Cholesterol Regulates Prokaryotic Kir Channel by Direct Binding to Channel Protein

Department of Medicine, University of Illinois, Chicago, IL 60612, USA.
Biochimica et Biophysica Acta (Impact Factor: 4.66). 10/2011; 1808(10):2527-33. DOI: 10.1016/j.bbamem.2011.07.006
Source: PubMed

ABSTRACT Cholesterol is a major regulator of a variety of ion channels but the mechanisms underlying cholesterol sensitivity of ion channels are still poorly understood. The key question is whether cholesterol regulates ion channels by direct binding to the channel protein or by altering the physical environment of lipid bilayer. In this study, we provide the first direct evidence that cholesterol binds to prokaryotic Kir channels, KirBac1.1, and that cholesterol binding is essential for its regulatory effect. Specifically, we show that cholesterol is eluted together with the KirBac1.1 protein when separated on an affinity column and that the amount of bound cholesterol is proportional to the amount of the protein. We also show that cholesterol binding to KirBac1.1 is saturable with a K(D) of 390μM. Moreover, there is clear competition between radioactive and non-radioactive cholesterol for the binding site. There is no competition, however, between cholesterol and 5-Androsten 3β-17 β-diol, a sterol that we showed previously to have no effect on KirBac1.1 function. Finally, we show that cholesterol-KirBac1.1 binding is significantly inhibited by trifluoperazine, known to inhibit cholesterol binding to other proteins, and that inhibition of cholesterol-KirBac1.1 binding results in full recovery of the channel activity. Collectively, results from this study indicate that cholesterol-induced suppression of KirBac1.1 activity is mediated by direct interaction between cholesterol and the channel protein.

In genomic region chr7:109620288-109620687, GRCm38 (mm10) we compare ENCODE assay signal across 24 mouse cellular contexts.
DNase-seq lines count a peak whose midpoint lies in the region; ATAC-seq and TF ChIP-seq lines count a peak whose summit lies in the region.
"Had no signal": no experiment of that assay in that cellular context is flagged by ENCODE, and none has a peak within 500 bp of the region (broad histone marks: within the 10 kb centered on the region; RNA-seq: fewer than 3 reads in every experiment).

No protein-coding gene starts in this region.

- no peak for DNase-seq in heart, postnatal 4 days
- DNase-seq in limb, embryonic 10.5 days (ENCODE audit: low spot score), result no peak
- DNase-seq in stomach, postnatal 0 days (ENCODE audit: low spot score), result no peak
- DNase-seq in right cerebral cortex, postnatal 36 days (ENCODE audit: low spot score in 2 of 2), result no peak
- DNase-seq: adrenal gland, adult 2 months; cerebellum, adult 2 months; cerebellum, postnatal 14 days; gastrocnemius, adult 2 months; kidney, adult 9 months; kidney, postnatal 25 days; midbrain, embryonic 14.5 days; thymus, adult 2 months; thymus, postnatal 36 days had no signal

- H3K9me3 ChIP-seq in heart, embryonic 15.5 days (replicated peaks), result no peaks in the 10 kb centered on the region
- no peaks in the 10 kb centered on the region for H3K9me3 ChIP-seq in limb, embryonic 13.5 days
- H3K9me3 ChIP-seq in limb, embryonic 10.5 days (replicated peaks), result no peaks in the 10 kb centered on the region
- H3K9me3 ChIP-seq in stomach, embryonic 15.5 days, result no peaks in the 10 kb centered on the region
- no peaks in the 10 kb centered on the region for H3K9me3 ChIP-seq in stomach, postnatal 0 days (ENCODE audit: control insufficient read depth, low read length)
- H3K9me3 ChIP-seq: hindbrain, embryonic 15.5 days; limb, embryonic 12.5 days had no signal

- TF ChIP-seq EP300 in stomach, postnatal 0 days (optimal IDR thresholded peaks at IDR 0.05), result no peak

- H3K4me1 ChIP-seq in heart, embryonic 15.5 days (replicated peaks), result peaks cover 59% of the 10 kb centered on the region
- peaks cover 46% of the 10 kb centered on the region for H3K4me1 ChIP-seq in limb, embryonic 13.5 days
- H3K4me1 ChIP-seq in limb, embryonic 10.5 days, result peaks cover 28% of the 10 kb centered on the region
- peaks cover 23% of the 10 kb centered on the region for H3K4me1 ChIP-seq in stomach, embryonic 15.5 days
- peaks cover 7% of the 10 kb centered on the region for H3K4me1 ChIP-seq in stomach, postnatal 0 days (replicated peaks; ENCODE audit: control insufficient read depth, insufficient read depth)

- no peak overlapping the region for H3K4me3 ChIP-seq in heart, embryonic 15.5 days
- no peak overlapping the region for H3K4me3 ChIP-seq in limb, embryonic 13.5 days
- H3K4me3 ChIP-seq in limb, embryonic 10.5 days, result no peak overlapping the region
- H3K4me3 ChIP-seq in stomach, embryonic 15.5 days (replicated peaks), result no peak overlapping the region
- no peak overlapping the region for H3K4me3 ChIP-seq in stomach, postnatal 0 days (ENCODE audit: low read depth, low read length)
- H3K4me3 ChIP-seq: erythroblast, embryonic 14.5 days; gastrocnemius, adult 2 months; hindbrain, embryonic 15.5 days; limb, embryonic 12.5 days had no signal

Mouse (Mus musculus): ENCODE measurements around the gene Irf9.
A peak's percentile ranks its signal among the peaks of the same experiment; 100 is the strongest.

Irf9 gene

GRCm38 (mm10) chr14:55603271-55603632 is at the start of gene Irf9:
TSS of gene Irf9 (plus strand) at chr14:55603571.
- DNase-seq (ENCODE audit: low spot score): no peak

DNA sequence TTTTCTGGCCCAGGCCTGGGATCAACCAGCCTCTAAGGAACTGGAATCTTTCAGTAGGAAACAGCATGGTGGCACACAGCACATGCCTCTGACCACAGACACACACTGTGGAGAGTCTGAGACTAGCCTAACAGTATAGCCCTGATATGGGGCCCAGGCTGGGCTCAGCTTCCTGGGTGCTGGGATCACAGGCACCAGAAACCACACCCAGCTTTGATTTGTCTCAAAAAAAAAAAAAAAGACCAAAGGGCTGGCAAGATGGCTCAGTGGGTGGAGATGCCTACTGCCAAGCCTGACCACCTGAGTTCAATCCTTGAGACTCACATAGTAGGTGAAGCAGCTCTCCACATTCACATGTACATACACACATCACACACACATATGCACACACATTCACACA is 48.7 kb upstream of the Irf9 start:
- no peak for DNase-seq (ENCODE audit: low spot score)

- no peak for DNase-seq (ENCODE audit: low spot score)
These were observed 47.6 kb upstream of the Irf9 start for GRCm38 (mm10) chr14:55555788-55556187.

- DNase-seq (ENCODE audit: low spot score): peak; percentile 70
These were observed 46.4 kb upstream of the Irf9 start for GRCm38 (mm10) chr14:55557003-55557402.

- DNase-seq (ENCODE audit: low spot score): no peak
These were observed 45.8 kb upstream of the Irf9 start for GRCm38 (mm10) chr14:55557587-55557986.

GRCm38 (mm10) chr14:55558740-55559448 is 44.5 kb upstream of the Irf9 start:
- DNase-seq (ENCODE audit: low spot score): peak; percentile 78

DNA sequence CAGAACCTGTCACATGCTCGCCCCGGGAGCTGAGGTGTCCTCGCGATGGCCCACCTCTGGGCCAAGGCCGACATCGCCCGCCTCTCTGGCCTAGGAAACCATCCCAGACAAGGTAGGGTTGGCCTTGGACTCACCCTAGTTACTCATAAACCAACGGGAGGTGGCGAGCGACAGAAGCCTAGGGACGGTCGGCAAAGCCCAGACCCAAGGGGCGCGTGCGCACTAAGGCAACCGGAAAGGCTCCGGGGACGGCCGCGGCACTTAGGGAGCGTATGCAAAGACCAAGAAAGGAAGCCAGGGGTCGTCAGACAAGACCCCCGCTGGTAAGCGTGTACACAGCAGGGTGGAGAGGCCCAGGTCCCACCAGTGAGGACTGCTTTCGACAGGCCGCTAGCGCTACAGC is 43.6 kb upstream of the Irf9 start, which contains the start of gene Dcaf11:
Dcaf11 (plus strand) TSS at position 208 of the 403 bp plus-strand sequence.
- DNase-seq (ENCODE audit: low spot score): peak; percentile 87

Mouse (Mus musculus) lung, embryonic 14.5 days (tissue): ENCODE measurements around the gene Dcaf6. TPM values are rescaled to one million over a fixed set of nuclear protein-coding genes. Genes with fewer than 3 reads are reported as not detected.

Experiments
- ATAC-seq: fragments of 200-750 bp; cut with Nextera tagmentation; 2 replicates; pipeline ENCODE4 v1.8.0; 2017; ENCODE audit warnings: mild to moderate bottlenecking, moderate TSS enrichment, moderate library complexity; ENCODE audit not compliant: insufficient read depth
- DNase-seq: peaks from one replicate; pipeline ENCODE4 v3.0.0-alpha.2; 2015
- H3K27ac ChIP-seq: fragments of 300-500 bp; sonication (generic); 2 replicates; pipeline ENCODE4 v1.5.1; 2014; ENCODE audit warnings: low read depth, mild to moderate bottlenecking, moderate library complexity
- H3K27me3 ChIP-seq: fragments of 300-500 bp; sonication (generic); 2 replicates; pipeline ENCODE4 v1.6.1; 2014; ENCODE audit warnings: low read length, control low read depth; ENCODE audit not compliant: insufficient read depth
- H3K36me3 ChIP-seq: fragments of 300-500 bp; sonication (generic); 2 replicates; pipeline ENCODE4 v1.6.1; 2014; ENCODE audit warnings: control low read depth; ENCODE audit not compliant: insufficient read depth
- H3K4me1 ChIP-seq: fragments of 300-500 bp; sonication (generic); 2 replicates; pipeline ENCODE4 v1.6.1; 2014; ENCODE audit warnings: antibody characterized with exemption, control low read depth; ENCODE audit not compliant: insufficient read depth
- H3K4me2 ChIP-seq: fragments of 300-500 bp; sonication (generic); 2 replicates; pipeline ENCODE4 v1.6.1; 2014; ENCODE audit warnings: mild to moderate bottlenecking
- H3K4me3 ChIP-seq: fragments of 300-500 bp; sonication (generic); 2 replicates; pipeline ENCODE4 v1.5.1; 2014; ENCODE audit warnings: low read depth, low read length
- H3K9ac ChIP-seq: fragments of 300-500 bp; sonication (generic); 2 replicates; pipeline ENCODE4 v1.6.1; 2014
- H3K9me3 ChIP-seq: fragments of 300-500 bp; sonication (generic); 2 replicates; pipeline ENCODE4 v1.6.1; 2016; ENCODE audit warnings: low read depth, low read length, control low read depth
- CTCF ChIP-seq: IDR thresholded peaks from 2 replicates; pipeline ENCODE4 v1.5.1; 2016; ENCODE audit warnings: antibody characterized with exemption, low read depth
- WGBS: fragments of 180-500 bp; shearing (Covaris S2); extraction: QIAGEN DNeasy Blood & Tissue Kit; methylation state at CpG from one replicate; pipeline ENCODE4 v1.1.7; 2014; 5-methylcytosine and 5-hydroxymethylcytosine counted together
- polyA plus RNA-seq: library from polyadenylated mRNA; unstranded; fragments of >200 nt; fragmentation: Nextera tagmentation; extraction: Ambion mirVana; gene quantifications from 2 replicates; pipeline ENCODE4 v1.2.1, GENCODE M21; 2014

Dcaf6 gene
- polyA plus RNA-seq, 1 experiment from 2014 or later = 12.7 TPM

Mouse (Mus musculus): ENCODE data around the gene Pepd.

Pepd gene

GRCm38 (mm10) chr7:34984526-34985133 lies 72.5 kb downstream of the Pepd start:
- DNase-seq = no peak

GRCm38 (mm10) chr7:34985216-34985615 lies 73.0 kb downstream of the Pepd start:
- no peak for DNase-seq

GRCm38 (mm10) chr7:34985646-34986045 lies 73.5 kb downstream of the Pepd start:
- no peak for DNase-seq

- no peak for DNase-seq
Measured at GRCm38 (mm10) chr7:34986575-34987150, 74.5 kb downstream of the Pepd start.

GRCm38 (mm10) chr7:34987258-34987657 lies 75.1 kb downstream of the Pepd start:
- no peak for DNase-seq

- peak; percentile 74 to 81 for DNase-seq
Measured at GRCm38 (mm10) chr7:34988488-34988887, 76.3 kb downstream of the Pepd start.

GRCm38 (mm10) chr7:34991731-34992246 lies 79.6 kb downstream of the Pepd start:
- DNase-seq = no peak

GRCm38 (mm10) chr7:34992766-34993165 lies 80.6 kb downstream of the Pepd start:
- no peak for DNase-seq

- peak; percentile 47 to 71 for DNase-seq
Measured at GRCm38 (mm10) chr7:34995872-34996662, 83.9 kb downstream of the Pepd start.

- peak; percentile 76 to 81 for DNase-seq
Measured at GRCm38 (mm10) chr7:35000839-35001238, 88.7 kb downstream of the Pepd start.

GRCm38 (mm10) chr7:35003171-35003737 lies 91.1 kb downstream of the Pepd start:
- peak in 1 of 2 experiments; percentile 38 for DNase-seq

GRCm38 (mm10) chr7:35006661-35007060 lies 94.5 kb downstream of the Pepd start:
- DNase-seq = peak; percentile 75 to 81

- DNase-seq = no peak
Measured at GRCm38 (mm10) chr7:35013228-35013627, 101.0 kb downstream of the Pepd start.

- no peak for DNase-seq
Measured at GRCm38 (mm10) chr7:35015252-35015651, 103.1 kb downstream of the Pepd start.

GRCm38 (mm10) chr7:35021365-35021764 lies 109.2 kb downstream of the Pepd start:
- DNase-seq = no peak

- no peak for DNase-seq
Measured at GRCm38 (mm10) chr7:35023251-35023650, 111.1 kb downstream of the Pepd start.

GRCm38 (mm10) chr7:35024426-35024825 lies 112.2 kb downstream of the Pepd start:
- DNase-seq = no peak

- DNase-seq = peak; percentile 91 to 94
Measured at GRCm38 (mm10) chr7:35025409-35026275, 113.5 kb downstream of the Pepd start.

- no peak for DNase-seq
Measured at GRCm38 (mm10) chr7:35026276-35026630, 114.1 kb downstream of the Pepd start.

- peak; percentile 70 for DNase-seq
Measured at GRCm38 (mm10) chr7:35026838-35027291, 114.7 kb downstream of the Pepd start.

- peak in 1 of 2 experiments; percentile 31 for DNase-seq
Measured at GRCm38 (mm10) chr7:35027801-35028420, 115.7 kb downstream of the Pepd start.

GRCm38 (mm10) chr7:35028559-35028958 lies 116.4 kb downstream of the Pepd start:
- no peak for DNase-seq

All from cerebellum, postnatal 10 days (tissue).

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Available from: Irena Levitan, Jul 06, 2015
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